LITHIA — Beyond housing developments and grocery stores, people and cars and noise and nonsense, there is a wilderness.
At first glance, it seems empty. But look closer. There are lichen patches, tortoise dens, yellow swallowtails. It's a National Geographic photo spread come to life. Welcome to the Balm-Boyette Scrub Preserve: a nearly 5,000-acre jewel nestled in east Hillsborough. Exploring the whole thing takes several hours — bobbling over bumps, gunning it through sandy dunes, pulling over for mountain bikers and stopping to watch an alligator slither into what was once a phosphate mine. Green is everywhere.
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The county bought Balm-Boyette, a fraction of its nearly 60,000 acres of conserved land, for about $16 million through the Environmental Lands Acquisition and Protection Program. It acquired the vast majority of the preserve in the early '90s, with the rest coming in about 10 years later, according to county records.
It holds Hillsborough's largest section of continuous pine scrub habitat, a shrubby, sandy terrain home to many common and endangered Florida creatures, said county conservation manager Ross Dickerson. There are also swaths of marshes, hardwood and flatlands.
County conservationists have worked for a decade to restore the preserve to its natural state. They say they'll probably work at least a decade more.
"We consider this our poster child preserve," Dickerson said. "People have got to get out here."
Plenty already have.
Mountain bikers zip around about 20 miles of hilly trails.
Hikers trot around vast fields, and fishers drop lines into water-filled old phosphate mines.
Scientists study endangered species. Volunteers build nesting boxes to shelter bluebirds. Botanists revel at rare flowers, including an endangered orchid found just last month.
And others, maybe fewer than Dickerson understands, come out here just to unwind.
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Ken Bradshaw, who coordinates preserve management, swatted a fly off his face as he crunched through sticks and leaves on a recent drive through the preserve. He reached out and plopped a blackberry into his mouth. "Pretty good," he said before taking a swig of water from a pocket canteen.
He jumped in the passenger seat of a county SUV with Dickerson behind the wheel. Bradshaw gave directions — turn left at that bush, turn right at that other bush.
Another day at the office.
Up ahead, a gopher tortoise. Bradshaw followed it into the bushes. Dickerson said the turtle, a protected species, is probably one of hundreds on the preserve.
Bradshaw pointed out the window to a bit of Florida golden aster, an endangered native plant.
The pair, who make maintaining a habitat look more like leisure than labor, stopped for a closer look.
Dickerson, Bradshaw and crew roam the land to survey plant growth and watch for poachers or invasive weeds. They scour the ground for gophers and skies for scrub jays.
Sometimes they call a hunter to capture a wayward wild boar.
Sometimes they call the law when someone burglarizes a car in the parking lot.
But on a typical day, it's quiet. Dickerson and Bradshaw point here and there, explaining what it looked like before they came along.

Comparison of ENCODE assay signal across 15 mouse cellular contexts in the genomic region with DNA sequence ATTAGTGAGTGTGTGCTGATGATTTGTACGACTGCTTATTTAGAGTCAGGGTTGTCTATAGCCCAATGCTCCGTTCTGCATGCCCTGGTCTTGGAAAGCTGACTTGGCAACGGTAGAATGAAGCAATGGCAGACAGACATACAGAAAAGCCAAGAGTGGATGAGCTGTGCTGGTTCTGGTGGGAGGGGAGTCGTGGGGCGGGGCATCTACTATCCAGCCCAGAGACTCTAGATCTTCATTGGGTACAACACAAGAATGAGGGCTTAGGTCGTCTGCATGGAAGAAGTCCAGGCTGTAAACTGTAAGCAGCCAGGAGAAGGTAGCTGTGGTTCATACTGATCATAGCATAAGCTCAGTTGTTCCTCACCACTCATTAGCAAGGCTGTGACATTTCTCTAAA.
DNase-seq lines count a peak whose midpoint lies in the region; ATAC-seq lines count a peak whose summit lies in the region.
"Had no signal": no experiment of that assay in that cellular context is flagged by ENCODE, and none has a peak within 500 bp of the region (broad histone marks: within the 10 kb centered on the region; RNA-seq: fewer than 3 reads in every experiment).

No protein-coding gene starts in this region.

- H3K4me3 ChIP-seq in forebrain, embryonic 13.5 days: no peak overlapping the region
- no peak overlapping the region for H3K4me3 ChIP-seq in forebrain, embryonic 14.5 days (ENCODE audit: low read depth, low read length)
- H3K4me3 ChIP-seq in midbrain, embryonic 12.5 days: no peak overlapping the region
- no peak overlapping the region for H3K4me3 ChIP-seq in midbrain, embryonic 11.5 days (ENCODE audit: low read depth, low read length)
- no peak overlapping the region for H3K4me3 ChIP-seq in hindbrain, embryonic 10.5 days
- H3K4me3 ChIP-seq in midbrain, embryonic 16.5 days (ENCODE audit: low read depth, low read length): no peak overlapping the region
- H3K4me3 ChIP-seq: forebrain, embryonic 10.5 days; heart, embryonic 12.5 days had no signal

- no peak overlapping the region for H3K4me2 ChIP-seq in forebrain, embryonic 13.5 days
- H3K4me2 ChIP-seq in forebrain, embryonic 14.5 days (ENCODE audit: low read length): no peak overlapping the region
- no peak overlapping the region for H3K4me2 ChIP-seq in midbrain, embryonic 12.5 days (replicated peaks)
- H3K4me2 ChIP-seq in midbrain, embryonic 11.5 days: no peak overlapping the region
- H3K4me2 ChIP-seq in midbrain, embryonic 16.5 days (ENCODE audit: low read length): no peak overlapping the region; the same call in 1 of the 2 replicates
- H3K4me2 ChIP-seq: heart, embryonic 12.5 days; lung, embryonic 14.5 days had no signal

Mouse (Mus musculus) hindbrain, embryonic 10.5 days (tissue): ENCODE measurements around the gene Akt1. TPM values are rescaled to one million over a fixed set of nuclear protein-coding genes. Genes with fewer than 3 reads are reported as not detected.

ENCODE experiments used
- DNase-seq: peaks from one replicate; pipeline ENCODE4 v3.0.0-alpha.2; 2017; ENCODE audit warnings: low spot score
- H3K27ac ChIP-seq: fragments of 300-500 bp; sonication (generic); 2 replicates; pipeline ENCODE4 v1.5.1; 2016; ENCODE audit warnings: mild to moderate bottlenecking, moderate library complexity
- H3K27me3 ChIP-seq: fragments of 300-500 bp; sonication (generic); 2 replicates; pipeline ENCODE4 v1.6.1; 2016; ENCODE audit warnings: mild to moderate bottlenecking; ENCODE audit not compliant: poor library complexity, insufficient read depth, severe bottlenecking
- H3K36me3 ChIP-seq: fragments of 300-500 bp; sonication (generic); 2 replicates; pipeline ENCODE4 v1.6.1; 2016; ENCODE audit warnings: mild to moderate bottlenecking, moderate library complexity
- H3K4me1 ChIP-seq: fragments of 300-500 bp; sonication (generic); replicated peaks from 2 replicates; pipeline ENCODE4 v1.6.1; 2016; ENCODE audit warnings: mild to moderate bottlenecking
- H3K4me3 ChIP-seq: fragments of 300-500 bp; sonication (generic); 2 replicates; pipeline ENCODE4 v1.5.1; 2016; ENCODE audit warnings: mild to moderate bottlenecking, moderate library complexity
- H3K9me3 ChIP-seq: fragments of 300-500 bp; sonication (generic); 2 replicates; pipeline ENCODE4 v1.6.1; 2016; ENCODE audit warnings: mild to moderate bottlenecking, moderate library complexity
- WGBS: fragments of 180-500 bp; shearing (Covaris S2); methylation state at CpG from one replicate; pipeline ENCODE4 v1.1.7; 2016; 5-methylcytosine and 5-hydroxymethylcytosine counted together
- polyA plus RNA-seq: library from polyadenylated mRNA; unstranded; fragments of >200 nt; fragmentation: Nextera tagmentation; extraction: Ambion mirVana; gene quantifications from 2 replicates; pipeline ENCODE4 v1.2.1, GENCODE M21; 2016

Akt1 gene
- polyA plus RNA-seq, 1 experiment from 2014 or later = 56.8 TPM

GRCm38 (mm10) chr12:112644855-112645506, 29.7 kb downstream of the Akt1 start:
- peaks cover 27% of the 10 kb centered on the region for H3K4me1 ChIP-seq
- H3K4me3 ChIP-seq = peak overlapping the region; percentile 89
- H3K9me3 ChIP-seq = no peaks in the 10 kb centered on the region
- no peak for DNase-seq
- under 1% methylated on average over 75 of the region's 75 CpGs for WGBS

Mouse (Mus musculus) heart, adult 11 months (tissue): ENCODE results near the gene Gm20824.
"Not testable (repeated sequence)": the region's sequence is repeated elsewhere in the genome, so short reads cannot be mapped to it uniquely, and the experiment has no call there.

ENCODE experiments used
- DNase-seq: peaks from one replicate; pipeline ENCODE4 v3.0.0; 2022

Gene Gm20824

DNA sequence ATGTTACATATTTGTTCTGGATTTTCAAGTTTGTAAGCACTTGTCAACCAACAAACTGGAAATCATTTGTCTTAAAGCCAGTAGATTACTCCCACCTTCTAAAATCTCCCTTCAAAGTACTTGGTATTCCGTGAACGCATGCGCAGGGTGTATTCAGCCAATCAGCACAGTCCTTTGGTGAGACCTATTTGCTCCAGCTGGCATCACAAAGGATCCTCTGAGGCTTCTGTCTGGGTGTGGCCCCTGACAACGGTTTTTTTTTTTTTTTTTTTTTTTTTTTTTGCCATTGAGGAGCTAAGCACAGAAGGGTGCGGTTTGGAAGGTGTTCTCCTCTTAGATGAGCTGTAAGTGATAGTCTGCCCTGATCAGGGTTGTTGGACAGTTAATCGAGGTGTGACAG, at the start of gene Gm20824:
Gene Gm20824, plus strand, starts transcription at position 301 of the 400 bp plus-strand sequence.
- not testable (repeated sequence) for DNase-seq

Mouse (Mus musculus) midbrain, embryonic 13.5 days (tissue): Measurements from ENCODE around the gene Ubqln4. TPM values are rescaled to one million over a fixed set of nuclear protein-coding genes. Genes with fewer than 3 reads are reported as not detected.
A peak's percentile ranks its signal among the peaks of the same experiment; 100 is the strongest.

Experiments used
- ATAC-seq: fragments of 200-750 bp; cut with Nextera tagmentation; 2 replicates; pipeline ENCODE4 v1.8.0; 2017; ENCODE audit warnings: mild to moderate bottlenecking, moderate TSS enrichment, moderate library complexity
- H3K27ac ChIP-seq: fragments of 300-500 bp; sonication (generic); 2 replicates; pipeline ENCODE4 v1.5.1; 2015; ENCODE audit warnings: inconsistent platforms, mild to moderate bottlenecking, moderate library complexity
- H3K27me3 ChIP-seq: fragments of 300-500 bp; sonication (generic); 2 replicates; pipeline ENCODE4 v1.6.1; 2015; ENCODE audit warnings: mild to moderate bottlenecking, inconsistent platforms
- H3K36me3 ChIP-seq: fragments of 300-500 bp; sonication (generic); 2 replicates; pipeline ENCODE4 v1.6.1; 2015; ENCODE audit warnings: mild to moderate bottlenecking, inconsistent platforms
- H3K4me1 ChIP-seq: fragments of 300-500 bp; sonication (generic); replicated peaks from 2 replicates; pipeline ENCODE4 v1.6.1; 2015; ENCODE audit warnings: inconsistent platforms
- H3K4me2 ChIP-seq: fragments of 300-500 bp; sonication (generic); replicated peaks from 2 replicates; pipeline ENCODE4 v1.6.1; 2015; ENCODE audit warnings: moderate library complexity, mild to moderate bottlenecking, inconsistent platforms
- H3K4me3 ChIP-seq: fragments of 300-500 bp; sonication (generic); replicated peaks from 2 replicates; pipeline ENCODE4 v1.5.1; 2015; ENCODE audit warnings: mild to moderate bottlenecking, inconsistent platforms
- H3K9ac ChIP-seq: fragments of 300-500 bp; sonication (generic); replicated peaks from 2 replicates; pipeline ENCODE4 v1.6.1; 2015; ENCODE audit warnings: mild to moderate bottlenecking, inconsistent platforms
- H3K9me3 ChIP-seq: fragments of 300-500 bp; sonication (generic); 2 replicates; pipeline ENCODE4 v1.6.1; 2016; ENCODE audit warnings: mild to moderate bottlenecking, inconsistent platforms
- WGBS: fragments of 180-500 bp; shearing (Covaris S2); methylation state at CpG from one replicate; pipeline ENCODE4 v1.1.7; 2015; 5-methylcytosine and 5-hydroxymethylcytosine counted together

Getting to this point wasn't easy.
It took time, money, and most important, fire.
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On a recent morning, flames shoot from the earth, crackling and gobbling up everything in sight. Helmeted men sprinkle accelerants to guide the fire this way and that.
This is a prescribed burn: conservationists' primary means for refurbishing the preserve to the open, dry habitat it once was.
Soon, the smoke clears and dust settles. If old trees or stubborn brambles remain, crews may plow through with saws and machines.
The process leaves the earth charred and chopped.
"It almost looks evil," Bradshaw said, surveying the ashen land.
But soon, plants and animals forced out by overgrown brush will return to the fresh air and sunlight.
"This is what our forefathers saw," Dickerson said, at the edge of a recently burned field dotted with sprigs of green.
Setting fire to encourage habitat growth is nothing new.
American Indians did this regularly, Bradshaw said. Mother Nature pitched in with lightning strikes.
Nowadays, a plume of smoke from the woods spawns panic from drivers and homeowners, who perhaps remember Smokey Bear.
Human-caused wildfires are still bad, Bradshaw said, but there's nothing wrong with regular burns for restoration. As development creeps closer to nature, though, it's easy to get off schedule.
Just the other day, officials canceled a prescribed burn at the Cockroach Creek preserve because the wind wasn't right — it was blowing toward the highway.
"It was once called the boondocks." Dickerson said with a shrug.
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Don't get him wrong. Dickerson has no problem with roads and houses and modern conveniences.
But it's getting to be like the brush before a burn: overgrown.
Dickerson is from Long Island, N.Y., but he doesn't recognize it anymore. There's too much stuff where nature used to be, he said.
With subdivisions springing up faster than people can fill them, east Hillsborough is starting to remind him of home.
He feels better out here with dirt in his boots.
This land, he notes, was slated for development before the county scooped it up.
He gets quiet.
"It's nice," he said, "when all you hear is birds."
Kim Wilmath can be reached at (813) 661-2442 or email@example.com.